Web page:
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Genomic prediction using low density marker panels in aquaculture: performance across species, traits, and genotyping platforms

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Original languageEnglish
JournalFrontiers in genetics
DOIs
Publication statusPublished - 27 Feb 2020

Abstract

Genomic selection increases the rate of genetic gain in breeding programmes, which results 16 in significant cumulative improvements in commercially important traits such as disease 17 resistance. Genomic selection currently relies on collecting genome-wide genotype data 18 accross a large number of individuals which requires substantial economic investment. 19 However, global aquaculture production predominantly occurs in small and medium sized 20 enterprises for whom this technology can be prohibitively expensive. For genomic selection 21 to benefit these aquaculture sectors more cost-efficient genotyping is necessary. In this study 22 the utility of low and medium density SNP panels (ranging from 100 to 9000 SNPs) to 23 accurate predict breeding values was tested and compared in four aquaculture datasets with 24 different characteristics (species, genome size, genotyping platform, family number and size, 25 total population size, and target trait). The traits show heritabilities between 0.198-0.493, and 26 genomic prediction accuracies using the full density panel of 0.5549-0.817. A consistent 27 pattern of genomic prediction accuracy was observed across species, with little or no 28 accuracy reduction until SNP density was reduced below 1,000 SNPs (prediction accuracies 29 of 0.44-0.75). Below this SNP density, heritability estimates and genomic prediction 30 accuracies tended to be lower and more variable (93 % of maximum accuracy achieved with 31 1,000 SNPs, 89 % with 500 SNPs, and 70% with 100 SNPs). A notable drop in accuracy was 32 observed between 200 SNP panels (0.44-0.75) and 100 SNP panels (0.39-0.66). Now that a 33 multitude of studies have highlighted the benefits of genomic over pedigree-based prediction 34 of breeding values in aquaculture species, the results of the current study highlight that these 35 benefits can be achieved at lower SNP densities and at lower cost, raising the possibility of a 36 broader application of genetic improvement in smaller and more fragmented aquaculture 37 settings. 38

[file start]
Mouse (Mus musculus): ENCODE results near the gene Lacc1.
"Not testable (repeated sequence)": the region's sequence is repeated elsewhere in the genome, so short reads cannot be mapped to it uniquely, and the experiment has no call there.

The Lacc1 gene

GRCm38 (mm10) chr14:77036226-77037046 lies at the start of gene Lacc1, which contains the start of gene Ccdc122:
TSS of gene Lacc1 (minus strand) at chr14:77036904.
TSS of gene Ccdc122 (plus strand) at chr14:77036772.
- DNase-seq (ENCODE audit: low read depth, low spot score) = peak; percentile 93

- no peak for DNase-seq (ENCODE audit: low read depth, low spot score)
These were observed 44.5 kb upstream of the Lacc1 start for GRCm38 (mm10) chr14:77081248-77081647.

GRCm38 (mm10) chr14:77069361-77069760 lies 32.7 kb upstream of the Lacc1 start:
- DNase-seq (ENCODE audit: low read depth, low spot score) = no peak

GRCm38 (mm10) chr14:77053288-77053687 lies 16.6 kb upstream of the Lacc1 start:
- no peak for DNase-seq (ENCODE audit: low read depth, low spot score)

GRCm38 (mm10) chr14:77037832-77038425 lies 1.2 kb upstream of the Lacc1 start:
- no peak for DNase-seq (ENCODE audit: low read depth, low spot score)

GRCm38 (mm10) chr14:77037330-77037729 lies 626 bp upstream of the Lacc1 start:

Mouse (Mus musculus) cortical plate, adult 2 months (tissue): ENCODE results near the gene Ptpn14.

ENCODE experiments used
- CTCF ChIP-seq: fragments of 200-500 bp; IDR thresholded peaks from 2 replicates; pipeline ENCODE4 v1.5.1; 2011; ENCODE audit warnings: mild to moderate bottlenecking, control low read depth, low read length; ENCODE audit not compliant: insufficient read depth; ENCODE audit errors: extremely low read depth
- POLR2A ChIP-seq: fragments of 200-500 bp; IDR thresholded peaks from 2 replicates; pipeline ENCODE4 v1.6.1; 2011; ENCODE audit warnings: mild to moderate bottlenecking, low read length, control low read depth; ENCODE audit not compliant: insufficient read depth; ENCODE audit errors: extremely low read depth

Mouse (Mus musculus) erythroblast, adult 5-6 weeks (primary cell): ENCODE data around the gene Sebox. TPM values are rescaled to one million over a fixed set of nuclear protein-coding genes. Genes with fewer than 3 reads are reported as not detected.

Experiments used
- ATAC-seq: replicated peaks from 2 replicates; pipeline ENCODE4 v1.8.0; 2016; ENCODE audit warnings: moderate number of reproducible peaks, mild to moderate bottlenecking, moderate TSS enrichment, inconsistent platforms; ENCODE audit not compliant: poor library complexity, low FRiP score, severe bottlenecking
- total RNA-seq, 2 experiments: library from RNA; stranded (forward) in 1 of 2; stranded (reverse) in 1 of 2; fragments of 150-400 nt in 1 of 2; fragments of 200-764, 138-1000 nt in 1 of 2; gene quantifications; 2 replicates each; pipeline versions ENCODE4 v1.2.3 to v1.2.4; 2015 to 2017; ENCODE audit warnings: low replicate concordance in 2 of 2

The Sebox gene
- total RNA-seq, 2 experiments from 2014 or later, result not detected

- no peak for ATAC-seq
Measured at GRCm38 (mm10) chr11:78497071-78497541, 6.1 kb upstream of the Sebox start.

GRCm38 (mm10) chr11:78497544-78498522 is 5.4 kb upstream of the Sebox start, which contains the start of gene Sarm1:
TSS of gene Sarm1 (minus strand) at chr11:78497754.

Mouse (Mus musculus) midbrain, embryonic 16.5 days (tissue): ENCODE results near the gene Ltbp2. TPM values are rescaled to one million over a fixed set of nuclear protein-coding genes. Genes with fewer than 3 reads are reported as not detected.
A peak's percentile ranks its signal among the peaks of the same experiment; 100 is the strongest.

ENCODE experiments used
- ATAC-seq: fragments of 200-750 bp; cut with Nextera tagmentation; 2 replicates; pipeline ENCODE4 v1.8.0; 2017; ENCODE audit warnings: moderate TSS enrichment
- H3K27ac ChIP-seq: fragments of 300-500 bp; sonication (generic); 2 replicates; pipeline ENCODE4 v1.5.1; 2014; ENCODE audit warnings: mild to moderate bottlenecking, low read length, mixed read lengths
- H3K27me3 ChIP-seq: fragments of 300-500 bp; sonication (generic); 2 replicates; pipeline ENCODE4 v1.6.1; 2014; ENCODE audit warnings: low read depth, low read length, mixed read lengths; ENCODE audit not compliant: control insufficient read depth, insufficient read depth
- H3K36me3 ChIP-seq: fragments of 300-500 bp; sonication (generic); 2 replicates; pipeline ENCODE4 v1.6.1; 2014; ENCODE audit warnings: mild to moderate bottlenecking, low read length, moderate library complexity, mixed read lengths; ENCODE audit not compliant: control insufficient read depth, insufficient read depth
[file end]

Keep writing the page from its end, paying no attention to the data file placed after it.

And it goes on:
Research areas

  • breeding, disease resistance, growth, GBLUP, fish, oyster, salmon

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